Motorcycle Mama Polly Goodrich O’Brien ’41 is still ridin’ with the hawgs. Polly says she’s going to treat herself to a new Harley on her 90th birthday in 2013. Polly remains forever grateful for the shop/mechanical repair courses at North Shore as she has saved “a bundle over the years doing my own repairs.”

Jim Tuthill ’65 writes, “I have just completed providing four weeks of legal training for three groups from the National Broadcast and Telecommunications Commission of Thailand (NBTC) at the University of California, Berkeley School of Law. The topics covered First Amendment issues, federal regulation of broadcast and cellular services and Internet matters. The program included about 50

Art Jessen ’70 and Walter Porter ’70, pictured above, had a fun visit over the summer.

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Alexandra Silets ’87 writes, “My latest documentary I co-produced with Eddie Griffin aired on WTTW this fall titled, Remembering Chicago: The ’70s & ’80s. It’s a nostalgic look back at the city and our experiences back then—the clothes, the music, the places, the changing skyline, the politics, etc.—between 1970 and 1986 when the Bears won the Super Bowl. It’ll take you back.”

Hattie Blair Mulligan ’72 became a grandmother in the fall with the birth of her grandson Parker Brown. Peter Reed ’73 was the 2011 nominee for an alumni award by the Music Institute of Chicago. Laura Pettibone Wright ’73 writes, “Yikes! My son Torin is a junior in high school and we’ve just begun the college search. Was it this overwhelming in our day? I’m still teaching dance in a public school gifted dance program and can still touch my toes. Ha!”

1980s Bob Kaplan ’80 lives with his wife and two sons in Baltimore. He is Managing Director of the Multi-Family Financing Group for M&T Bank. The Kaplans visit the Chicago area frequently. Jory Vinikour ’81 emailed, “My recent recording, The Complete Harpsichord Works of Rameau, has been nominated for a Grammy in the category of Best Classical Solo Instrumental. Obviously, I am very proud, as the appearance of harpsichord in this category is very rare!” Jason Smith ’83 was on campus Homecoming weekend and “was quite taken with the sense of school spirit and the level of sports achievement @ today’s NSCDS. We didn’t have quite as much of a robust flavor in my day. I’m currently engaged in producing a documentary film titled I Voted? It’s about what happens to your vote after you cast a ballot. The answers are both surprising and disturbing . . . visit www.ivotedmovie.com.” Beth Conrad Billings ’84, writes, “I’m enjoying a year of travel, including a week’s residency over the summer at Wells Cathedral, U.K. to sing with the Trinity Chamber Singers from Cleveland’s Trinity Cathedral, and to Kaikoura, New Zealand to see the whales! Florence and Paris are next.” Dimitria Cook ’87 emailed, “I am so excited to announce the publication of my new book, Parents Playbook: Tips, Tweets, & Other Common Sense Advice. It is a succinct, 64-page activity book and resource tool for parents, educators/ school counselors and licensed therapists to strengthen communication between parents and their tweens and teens. Parents Playbook is available on Amazon.”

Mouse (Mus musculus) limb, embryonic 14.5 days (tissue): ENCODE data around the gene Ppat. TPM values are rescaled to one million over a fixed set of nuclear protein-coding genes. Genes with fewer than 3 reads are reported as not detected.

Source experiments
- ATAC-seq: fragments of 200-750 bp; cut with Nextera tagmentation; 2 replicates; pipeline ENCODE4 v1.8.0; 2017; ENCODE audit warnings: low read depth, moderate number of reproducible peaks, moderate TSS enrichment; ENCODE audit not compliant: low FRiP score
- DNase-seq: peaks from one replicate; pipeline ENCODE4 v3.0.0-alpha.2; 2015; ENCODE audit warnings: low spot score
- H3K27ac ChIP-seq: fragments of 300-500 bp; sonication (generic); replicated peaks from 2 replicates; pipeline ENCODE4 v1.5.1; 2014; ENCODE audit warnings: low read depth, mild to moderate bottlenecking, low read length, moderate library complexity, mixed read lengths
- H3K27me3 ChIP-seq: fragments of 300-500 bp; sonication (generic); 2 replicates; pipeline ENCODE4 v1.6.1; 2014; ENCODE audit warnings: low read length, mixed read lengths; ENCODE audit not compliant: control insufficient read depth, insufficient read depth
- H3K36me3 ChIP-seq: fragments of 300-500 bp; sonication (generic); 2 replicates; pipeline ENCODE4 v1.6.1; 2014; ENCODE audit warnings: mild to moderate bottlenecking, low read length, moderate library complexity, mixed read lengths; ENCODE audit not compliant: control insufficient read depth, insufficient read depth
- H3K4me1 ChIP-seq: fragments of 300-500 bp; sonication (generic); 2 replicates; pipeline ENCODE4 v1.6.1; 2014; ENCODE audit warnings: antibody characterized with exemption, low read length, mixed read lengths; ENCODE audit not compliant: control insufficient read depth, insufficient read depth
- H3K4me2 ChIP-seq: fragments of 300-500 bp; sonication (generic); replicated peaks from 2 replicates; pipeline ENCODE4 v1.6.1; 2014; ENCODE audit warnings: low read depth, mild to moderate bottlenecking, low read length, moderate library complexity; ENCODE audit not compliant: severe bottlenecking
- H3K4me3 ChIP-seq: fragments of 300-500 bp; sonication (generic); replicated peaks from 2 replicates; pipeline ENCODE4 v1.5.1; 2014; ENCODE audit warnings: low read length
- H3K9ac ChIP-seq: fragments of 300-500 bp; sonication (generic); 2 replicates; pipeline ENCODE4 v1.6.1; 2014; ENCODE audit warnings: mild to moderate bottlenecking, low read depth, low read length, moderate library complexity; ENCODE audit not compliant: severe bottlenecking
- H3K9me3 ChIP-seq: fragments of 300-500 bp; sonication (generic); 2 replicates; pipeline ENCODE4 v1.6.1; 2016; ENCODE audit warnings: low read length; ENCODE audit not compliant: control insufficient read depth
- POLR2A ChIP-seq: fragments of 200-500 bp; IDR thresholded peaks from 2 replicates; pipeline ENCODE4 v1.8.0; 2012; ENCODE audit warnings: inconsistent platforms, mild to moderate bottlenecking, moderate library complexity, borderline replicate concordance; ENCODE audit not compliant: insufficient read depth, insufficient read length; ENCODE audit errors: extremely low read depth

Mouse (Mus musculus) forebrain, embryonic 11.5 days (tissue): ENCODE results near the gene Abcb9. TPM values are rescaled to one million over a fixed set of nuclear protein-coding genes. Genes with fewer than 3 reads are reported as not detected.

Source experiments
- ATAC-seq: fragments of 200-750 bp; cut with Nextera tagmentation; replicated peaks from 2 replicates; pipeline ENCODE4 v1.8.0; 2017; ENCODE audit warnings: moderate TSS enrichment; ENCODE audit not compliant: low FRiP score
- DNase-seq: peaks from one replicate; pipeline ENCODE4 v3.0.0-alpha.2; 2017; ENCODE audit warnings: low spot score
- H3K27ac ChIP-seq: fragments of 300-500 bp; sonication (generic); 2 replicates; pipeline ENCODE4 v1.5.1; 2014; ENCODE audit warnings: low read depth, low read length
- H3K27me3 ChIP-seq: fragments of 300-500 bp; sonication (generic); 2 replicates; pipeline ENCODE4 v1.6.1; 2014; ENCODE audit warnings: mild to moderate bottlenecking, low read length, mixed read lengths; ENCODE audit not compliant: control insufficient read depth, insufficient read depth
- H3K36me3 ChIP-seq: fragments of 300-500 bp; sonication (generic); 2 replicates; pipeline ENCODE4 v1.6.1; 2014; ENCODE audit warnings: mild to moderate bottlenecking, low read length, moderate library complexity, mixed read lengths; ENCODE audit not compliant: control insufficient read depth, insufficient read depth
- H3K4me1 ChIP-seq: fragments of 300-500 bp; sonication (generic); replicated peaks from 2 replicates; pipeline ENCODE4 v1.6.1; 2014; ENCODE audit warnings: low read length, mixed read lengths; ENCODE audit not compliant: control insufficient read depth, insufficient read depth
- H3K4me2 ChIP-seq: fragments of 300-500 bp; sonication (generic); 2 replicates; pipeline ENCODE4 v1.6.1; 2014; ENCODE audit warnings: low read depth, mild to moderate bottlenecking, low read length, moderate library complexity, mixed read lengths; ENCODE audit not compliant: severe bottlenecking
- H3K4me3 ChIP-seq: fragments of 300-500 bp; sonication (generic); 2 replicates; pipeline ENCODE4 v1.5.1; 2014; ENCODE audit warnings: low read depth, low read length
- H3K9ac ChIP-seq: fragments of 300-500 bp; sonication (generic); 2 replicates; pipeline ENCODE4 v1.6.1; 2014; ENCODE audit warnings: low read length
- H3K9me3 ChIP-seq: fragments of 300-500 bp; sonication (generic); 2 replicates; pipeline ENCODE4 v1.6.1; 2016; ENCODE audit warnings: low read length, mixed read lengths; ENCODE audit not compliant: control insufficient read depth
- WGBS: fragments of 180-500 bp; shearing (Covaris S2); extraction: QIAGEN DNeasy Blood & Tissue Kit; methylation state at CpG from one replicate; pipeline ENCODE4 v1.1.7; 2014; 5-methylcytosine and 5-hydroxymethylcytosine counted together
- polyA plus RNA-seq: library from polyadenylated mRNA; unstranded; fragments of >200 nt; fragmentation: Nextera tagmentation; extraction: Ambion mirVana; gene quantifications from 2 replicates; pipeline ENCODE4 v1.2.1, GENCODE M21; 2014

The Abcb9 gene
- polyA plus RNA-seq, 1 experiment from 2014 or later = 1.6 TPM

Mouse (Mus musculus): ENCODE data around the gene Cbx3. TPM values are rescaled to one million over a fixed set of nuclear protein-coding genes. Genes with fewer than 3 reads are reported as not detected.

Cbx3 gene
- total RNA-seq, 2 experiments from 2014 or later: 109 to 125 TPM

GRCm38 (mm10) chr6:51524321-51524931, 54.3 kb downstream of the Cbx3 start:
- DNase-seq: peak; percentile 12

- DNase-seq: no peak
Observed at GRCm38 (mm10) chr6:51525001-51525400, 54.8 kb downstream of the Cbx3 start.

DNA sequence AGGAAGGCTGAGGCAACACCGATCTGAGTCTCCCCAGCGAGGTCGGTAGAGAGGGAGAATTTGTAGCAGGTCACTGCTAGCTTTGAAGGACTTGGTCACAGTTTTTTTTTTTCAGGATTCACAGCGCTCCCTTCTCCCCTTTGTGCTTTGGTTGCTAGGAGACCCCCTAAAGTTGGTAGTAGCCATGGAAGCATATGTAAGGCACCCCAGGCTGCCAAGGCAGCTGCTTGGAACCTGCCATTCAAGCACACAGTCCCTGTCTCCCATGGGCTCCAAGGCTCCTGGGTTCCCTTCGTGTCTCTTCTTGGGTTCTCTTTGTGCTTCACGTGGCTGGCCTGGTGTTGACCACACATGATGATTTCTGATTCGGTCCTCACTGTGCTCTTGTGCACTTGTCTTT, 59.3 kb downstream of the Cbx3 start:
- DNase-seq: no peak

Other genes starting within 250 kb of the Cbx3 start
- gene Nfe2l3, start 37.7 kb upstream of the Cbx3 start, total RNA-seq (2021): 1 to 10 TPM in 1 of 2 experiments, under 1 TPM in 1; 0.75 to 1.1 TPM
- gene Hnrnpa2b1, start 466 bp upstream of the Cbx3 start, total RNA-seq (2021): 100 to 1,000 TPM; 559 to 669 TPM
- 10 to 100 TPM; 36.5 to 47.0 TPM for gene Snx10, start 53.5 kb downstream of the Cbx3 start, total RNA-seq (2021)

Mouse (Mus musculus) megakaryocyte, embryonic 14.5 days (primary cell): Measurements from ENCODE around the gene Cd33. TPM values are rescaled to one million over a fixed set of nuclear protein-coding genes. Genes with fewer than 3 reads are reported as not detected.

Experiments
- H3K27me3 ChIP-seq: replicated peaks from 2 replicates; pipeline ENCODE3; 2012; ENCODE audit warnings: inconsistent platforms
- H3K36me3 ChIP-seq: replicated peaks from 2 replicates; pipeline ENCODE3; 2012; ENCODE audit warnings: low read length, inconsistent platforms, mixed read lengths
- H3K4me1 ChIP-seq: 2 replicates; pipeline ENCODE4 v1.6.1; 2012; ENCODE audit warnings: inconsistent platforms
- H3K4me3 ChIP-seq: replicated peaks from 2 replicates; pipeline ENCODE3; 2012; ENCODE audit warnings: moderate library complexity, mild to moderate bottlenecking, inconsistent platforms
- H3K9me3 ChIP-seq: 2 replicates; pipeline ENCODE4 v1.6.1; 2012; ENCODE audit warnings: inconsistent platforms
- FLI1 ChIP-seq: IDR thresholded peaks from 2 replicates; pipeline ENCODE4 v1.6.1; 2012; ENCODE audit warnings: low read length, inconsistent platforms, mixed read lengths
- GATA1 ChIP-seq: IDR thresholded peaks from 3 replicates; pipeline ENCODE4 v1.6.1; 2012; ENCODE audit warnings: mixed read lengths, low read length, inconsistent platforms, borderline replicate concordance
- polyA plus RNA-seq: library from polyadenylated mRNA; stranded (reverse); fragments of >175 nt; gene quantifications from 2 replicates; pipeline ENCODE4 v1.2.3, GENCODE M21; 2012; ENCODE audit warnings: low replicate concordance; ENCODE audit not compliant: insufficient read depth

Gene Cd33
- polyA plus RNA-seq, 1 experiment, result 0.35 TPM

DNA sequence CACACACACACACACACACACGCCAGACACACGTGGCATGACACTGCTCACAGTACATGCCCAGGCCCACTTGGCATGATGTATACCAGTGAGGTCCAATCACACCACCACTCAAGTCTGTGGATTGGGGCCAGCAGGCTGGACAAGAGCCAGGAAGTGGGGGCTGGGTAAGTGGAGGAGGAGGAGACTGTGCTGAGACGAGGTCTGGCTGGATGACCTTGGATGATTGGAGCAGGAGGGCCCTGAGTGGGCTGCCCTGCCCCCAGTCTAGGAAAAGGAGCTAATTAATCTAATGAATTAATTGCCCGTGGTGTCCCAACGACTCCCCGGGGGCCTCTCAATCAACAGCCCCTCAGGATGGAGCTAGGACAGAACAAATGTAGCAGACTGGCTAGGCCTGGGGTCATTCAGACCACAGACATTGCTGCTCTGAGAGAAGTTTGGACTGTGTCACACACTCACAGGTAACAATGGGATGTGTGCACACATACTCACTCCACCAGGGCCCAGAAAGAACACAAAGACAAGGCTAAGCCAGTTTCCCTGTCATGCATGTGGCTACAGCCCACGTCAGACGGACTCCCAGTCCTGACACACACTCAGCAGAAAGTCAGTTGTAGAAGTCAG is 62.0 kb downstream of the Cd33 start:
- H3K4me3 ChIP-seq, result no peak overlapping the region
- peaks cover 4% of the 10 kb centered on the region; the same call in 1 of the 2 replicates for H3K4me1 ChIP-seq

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Brian Dole ’88 “is now with IBM–Kenexa. My wife, Sherry has a new business— www.dolcemorso.com (mini cake bites). Our son Gavin turned 6 in December! All is well in Arizona.” Jeff McCarter ’88, is Founder and Executive Director of Free Spirit Media. “So far this year, nearly 500 talented young people have stepped into Free Spirit Media’s seven program spaces and gotten busy—learning to think critically about media’s influence on their world and to actively produce their own meaningful media—resulting in the creation of over 900 documentary, public service and journalistic works. FSM students have worked side by side with media professionals, covering stories at the NATO Summit, the World Summit of Nobel Peace Laureates and First Lady Michelle Obama’s visit to the Gary Comer Youth Center. Youth have appeared on CBS2, NBC5, ABC7, WGN9, WTTW11 and CAN TV, sharing their powerful experiences in FSM and promoting the inclusion of youth voice in media.”

1990s Stacy Ratner ’90 was featured in the Chicago Tribune in December highlighting her nonprofit organization Open Books (open-books. org) which sells donated books to fund literacy programs for kids. In the fall, North Shore students led a book drive to support Open Books.